When Constant Companion was reissued, El Cid, a local restaurant, wanted her to play at a festival. "So I said, 'Well, I've got to learn to play again.' So I went to this great guitarist over at McCabe's and he listened to the songs on my album and taught me how to play them again. Then I started practicing. It took about two years for me to get my chops back. It turns out, there were a bunch of people to whom I was a legend of sorts, a kind of '60s folk goddess. Not to very many people. Most people still say, 'Who?' These people weren't 'Windy'ites. They were people who loved my album. It was just a heartwarming welcome back. And then I started playing around. I met people through my music who really like my stuff. I don't know what's going to happen from here. At first I was out all the time, every night, either listening to or playing music. Now I'm tired. I just can't do it. They wanted me last night. I said, 'Look, I'm going to be 70 years old. I don't really need to go out every night. I need to stay home. I need to keep my husband warm and cook turkey burgers.' I should have gone last night, but I just could not face the drive from Venice to Echo Park, which is generally the drive I have to make when I play.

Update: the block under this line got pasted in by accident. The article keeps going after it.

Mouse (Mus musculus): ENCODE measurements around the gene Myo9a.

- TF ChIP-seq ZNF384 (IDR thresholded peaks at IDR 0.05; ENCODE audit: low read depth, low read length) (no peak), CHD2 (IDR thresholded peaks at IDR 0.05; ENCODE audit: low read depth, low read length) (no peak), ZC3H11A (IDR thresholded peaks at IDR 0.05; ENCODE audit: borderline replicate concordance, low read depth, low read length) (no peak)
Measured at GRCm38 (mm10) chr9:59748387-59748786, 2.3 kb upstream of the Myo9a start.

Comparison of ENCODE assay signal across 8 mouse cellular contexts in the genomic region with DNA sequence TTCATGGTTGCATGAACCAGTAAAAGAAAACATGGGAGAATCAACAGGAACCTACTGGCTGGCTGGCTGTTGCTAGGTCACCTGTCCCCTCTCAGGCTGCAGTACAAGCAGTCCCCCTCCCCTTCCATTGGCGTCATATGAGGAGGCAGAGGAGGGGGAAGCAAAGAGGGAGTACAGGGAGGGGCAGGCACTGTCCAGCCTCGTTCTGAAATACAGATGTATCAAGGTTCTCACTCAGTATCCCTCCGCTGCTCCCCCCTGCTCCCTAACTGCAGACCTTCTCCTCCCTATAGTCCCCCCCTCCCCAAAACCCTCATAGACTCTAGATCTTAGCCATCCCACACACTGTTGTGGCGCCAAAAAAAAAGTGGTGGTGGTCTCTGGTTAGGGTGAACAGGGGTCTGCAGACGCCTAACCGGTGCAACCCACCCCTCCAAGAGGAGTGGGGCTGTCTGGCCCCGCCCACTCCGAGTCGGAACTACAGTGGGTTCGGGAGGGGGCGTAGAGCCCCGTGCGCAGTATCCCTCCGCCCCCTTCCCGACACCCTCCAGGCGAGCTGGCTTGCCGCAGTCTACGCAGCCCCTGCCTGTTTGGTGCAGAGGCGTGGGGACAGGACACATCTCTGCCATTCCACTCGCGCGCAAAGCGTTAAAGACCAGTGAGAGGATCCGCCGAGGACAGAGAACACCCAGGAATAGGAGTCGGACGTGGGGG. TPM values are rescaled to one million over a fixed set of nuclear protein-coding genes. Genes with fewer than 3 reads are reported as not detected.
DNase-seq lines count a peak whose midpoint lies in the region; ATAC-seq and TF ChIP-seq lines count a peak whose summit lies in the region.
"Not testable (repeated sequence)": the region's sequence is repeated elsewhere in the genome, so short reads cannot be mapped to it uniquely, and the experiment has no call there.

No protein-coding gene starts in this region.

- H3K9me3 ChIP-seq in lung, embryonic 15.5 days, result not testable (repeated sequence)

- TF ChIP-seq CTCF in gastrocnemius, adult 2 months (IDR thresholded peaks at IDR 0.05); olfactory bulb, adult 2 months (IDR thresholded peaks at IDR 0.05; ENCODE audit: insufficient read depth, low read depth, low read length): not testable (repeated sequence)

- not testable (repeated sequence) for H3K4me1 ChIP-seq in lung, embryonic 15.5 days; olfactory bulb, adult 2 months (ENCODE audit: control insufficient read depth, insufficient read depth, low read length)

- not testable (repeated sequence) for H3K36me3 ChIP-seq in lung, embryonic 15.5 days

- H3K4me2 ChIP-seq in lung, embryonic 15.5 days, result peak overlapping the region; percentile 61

"But I do love to play my songs and sing them for people. I have never stopped loving that. That's what keeps me writing. I'd rather not write songs if I can't play them for people. What else is music about? I play it, I enjoy it. For me, it's a better way of communicating."